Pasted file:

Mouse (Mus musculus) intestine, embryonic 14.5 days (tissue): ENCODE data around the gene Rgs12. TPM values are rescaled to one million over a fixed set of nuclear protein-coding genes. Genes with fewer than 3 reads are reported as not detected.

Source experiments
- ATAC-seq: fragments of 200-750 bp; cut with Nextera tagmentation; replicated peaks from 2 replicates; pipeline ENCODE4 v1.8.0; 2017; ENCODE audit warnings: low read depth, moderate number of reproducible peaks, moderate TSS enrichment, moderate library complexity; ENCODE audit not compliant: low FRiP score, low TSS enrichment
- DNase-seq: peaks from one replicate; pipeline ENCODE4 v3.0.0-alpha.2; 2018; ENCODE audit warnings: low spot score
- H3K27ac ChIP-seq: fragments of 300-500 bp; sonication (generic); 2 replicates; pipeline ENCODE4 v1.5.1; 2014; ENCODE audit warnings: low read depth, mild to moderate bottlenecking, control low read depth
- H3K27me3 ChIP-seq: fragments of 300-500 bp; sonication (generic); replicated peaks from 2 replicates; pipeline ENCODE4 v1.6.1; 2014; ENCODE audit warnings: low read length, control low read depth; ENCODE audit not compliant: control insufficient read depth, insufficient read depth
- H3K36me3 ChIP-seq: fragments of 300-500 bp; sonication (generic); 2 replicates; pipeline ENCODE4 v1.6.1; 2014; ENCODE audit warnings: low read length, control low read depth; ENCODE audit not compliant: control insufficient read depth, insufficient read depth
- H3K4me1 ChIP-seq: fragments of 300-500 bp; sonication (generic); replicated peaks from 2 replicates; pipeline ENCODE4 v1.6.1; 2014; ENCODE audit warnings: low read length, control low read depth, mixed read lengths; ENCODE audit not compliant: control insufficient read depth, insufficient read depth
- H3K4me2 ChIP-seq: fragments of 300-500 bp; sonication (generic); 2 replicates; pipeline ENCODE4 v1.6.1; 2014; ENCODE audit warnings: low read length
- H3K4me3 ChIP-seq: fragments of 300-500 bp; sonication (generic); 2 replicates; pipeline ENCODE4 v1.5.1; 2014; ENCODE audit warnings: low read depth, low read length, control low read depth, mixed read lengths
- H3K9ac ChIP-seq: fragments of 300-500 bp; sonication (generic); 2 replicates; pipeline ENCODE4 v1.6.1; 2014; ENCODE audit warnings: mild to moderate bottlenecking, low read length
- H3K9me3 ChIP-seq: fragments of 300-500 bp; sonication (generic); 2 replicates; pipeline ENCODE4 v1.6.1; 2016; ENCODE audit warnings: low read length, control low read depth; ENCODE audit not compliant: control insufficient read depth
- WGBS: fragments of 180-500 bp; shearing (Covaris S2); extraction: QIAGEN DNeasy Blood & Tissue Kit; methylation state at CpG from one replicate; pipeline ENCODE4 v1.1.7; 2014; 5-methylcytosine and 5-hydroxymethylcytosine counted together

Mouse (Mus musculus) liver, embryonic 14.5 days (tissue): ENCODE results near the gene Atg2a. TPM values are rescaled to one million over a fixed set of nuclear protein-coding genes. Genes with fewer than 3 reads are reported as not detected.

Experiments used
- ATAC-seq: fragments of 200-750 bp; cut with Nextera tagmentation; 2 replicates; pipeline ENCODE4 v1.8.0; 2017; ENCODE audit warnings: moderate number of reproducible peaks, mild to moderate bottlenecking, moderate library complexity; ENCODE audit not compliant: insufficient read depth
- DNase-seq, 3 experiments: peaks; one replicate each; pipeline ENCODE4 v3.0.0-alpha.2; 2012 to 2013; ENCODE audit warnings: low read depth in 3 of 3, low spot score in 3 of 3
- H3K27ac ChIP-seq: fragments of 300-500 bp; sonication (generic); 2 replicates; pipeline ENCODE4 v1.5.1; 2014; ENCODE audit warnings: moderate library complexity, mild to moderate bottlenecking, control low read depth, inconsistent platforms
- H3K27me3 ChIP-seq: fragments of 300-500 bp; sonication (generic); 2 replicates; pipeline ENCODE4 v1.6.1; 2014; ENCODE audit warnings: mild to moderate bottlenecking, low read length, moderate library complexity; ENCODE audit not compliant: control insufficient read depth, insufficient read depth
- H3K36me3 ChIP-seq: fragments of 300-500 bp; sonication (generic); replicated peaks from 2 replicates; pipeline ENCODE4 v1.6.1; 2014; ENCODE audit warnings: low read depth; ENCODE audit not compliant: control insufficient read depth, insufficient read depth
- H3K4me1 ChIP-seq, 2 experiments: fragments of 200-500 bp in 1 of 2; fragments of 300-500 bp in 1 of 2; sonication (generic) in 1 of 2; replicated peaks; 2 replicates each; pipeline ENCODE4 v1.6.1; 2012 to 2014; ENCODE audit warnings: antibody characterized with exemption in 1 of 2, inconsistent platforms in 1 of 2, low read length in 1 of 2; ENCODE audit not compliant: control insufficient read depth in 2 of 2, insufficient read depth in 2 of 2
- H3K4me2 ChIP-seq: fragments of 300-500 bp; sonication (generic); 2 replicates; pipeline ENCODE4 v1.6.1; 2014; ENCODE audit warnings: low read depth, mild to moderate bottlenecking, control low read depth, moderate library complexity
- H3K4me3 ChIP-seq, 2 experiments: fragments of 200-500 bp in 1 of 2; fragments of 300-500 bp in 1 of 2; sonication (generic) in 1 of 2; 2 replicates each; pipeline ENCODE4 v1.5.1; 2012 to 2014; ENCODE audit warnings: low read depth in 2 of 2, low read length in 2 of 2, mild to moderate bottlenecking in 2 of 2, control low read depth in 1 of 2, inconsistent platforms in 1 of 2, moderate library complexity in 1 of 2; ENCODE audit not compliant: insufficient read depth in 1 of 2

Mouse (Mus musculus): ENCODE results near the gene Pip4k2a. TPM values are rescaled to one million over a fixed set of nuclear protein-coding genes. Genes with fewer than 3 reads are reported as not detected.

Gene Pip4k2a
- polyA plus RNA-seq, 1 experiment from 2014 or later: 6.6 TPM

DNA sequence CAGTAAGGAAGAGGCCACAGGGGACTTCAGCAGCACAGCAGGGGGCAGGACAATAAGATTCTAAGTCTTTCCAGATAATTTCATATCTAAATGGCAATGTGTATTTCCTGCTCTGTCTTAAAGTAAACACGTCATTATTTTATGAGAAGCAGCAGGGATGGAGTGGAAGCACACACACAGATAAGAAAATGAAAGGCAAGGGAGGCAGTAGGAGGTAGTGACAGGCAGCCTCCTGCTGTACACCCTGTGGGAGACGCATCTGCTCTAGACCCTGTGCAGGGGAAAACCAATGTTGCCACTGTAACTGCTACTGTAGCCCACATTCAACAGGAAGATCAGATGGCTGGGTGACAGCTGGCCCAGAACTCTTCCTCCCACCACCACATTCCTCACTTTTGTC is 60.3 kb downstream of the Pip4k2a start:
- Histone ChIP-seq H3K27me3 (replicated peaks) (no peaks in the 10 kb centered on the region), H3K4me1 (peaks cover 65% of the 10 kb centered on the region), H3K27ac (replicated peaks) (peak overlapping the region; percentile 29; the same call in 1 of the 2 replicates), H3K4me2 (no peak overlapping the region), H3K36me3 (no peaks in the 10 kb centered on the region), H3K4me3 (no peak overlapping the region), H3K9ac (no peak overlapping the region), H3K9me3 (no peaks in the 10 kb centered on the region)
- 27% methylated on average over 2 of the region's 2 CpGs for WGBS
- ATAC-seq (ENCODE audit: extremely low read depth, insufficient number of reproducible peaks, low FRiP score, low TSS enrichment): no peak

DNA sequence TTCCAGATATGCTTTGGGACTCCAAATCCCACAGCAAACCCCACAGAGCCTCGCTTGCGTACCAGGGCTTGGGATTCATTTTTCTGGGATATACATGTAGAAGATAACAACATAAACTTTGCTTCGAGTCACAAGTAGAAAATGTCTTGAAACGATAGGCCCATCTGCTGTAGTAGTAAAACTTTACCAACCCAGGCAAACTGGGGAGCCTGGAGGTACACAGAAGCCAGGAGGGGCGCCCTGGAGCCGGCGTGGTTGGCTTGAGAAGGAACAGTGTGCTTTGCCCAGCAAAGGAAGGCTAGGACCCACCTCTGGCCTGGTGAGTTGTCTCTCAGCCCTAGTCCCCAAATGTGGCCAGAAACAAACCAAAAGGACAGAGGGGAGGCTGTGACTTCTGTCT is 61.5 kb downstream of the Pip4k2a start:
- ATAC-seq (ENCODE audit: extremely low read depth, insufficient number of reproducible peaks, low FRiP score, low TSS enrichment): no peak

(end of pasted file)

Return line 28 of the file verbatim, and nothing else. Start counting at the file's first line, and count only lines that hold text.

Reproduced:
- Histone ChIP-seq H3K27me3 (replicated peaks) (no peaks in the 10 kb centered on the region), H3K4me1 (peaks cover 65% of the 10 kb centered on the region), H3K27ac (replicated peaks) (peak overlapping the region; percentile 29; the same call in 1 of the 2 replicates), H3K4me2 (no peak overlapping the region), H3K36me3 (no peaks in the 10 kb centered on the region), H3K4me3 (no peak overlapping the region), H3K9ac (no peak overlapping the region), H3K9me3 (no peaks in the 10 kb centered on the region)